After spending two years in wine production at California wineries like Francis Ford Coppola and Flowers, Kyle Mathis returned to his hometown of St. Louis. He took a job as a server at the mixology-focused bar Taste by Niche, one of four venues from James Beard award-nominated chef Gerard Craft, and soon discovered a love of cocktails. Under the tutelage of renowned mixologist Ted Kilgore, Mathis gained the skills needed to take over Taste’s cocktail program when Kilgore left to launch Planter’s House in 2013. “I love beverage across the board, but at Taste, I got to delve into the cocktail side of things,” Mathis says.
A roster of 29 classic cocktails ($8)—listed in chronological order by date of creation—forms the foundation of Taste’s drinks menu, and prices are lowered to $6 during happy hour from 5 p.m. to 7 p.m. Tuesday through Friday and all day on Sunday and Monday. “The goal was to make classic cocktails really accessible and give customers the ability to educate themselves,” Mathis explains.
For Taste’s 15 house originals ($10 to $14), Mathis takes inspiration from both classic concoctions and fresh flavors. The drinks are organized in such categories as “tart. bright. citrus.” and “crisp. light. aromatic.,” which Mathis believes steer his guests in the right direction. “They seem to be a really great tool for helping consumers navigate the menu,” he says. Popular cocktails include approachable offerings like the Surfboard Fizz, made with London vodka or Broker’s gin, watermelon, orgeat, honey, lemon juice, basil and soda. Mathis observes that the number of customers who order gin versus vodka in that drink is fairly evenly split. “Three years ago, it would have been 95-percent vodka to 5-percent gin,” he says. “But you always have customers who like Manhattans and darker cocktails. We have a pretty decent spread across the board of people who are willing to drink just about anything we make.”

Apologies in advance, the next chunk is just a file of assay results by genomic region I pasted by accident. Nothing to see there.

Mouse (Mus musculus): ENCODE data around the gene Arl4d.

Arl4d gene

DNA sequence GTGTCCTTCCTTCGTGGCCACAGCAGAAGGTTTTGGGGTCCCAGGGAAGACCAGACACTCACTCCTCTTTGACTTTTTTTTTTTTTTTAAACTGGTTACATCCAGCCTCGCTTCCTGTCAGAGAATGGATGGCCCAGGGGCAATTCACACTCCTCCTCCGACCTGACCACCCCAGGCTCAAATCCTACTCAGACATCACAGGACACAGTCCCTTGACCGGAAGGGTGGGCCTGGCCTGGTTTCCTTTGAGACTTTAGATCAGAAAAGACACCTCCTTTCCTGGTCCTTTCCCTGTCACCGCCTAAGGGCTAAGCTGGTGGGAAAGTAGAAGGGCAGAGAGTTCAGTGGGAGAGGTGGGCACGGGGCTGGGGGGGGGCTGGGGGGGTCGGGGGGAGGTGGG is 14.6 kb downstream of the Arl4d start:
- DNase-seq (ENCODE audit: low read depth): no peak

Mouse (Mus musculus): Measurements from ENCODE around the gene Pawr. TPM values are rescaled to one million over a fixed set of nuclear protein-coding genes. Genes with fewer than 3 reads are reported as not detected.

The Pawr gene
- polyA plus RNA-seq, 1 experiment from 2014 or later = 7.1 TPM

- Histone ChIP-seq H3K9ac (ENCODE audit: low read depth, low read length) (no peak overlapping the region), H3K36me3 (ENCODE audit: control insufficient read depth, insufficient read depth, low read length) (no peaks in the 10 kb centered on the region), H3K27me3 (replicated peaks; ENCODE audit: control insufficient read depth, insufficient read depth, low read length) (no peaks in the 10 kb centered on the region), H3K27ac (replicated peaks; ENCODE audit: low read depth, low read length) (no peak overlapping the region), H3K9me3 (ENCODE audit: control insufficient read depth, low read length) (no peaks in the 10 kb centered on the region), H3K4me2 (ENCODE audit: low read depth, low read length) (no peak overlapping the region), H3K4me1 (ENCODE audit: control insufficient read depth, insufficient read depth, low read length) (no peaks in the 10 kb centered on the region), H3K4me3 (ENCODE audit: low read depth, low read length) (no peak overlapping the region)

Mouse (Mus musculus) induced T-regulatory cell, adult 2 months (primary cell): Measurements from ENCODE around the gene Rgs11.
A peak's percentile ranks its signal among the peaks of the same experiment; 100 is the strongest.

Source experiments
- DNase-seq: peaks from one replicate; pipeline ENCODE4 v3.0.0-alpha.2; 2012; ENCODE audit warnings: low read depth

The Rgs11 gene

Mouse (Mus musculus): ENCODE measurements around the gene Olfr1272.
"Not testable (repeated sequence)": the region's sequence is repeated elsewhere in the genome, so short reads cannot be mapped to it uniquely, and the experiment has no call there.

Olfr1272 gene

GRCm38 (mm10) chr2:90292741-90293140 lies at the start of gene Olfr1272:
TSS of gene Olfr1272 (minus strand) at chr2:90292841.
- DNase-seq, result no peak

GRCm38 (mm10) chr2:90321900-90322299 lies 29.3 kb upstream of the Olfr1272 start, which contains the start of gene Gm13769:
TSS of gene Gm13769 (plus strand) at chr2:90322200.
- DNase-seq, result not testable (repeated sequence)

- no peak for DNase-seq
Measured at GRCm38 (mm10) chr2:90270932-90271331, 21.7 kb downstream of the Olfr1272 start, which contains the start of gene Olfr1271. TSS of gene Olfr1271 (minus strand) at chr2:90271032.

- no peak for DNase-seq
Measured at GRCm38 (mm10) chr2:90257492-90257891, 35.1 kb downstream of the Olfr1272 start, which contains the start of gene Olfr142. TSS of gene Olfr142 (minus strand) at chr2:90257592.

One of Mathis’ more complex creations is the Scorched Earth, which mixes Pierde Almas La Puritita Verdá mezcal, Uma cachaça, house-made celery-fennel syrup, lime and grapefruit juices, and The Bitter Truth Creole bitters. “The cachaça has a really green vegetal character to it, the mezcal is a little bit more smoky and the creole bitters play along with the fennel,” he notes. Featured in the “full. dark. robust.” section, the Gardenhead blends St. George Botanivore gin, St. George Raspberry brandy, Fernet Branca amaro and Punt e Mes vermouth. “You have a lot of dark flavors in there with a really aromatic, light gin to balance it out,” Mathis says.
The head mixologist credits Kilgore with starting the craft cocktail movement in St. Louis. “Ever since Ted came to the city six or seven years ago, the consumer base has become way more knowledgeable, and it’s shown at Taste,” Mathis says. “It seems like we get busier every year.”